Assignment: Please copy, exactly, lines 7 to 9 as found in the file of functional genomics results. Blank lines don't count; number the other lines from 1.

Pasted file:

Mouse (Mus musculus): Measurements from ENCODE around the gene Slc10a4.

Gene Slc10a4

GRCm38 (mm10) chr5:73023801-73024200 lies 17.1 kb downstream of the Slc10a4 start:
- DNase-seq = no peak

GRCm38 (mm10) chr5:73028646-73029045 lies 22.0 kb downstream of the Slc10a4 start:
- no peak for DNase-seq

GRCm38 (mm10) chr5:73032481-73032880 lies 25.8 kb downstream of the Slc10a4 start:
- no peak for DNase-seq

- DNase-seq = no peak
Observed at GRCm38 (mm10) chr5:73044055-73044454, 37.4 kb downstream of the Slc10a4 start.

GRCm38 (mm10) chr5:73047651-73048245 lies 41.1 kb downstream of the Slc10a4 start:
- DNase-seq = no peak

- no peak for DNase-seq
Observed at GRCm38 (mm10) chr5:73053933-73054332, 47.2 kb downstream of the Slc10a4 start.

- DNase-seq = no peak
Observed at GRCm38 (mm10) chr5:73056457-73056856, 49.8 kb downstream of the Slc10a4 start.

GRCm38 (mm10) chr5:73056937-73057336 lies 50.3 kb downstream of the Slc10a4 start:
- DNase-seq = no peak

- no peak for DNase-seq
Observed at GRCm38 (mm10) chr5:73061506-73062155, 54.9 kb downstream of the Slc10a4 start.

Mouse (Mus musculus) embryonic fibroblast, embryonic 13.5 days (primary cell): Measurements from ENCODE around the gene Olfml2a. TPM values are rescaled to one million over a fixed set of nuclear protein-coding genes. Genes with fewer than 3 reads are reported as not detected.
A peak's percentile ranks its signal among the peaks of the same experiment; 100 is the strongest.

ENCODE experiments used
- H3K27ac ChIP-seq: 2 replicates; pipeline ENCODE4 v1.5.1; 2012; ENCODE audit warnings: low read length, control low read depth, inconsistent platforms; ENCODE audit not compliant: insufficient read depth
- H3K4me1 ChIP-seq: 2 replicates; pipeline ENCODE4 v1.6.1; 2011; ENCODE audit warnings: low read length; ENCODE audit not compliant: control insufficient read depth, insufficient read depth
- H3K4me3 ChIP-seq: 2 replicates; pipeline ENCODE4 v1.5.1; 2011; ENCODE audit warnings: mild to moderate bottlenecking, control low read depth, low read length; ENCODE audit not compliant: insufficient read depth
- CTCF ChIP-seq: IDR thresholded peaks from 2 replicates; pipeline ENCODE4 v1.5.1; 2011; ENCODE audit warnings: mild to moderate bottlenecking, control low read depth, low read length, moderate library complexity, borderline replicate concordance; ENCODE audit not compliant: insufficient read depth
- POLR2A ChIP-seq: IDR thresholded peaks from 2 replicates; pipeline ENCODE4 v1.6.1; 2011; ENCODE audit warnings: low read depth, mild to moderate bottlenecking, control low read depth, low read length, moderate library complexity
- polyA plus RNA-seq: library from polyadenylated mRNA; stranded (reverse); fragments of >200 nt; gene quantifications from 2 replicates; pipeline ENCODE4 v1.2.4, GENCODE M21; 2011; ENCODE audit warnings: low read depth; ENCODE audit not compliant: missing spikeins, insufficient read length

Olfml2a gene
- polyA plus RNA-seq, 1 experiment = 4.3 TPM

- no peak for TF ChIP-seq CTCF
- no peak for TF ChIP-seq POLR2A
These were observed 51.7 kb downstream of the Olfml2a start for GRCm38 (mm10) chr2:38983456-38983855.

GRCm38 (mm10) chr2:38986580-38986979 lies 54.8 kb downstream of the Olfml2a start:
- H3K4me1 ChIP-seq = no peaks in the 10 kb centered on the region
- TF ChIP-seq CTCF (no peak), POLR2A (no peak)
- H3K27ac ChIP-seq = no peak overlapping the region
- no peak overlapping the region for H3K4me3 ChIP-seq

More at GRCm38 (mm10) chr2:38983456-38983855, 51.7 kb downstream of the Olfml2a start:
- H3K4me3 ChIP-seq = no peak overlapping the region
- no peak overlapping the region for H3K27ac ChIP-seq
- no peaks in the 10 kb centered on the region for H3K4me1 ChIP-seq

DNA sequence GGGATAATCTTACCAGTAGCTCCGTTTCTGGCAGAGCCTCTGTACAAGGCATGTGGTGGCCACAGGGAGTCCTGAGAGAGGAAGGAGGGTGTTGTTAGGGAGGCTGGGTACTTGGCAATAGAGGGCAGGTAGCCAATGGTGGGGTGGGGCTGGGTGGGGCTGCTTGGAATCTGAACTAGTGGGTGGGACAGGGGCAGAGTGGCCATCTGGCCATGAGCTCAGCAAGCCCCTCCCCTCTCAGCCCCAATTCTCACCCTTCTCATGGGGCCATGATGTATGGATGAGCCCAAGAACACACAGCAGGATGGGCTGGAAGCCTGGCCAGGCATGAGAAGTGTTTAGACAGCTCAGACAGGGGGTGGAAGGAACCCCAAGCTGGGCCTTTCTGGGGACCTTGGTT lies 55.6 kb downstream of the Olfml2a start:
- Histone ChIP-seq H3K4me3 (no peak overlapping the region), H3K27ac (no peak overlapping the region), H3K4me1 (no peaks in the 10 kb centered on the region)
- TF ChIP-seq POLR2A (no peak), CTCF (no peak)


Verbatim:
GRCm38 (mm10) chr5:73032481-73032880 lies 25.8 kb downstream of the Slc10a4 start:
- no peak for DNase-seq

- DNase-seq = no peak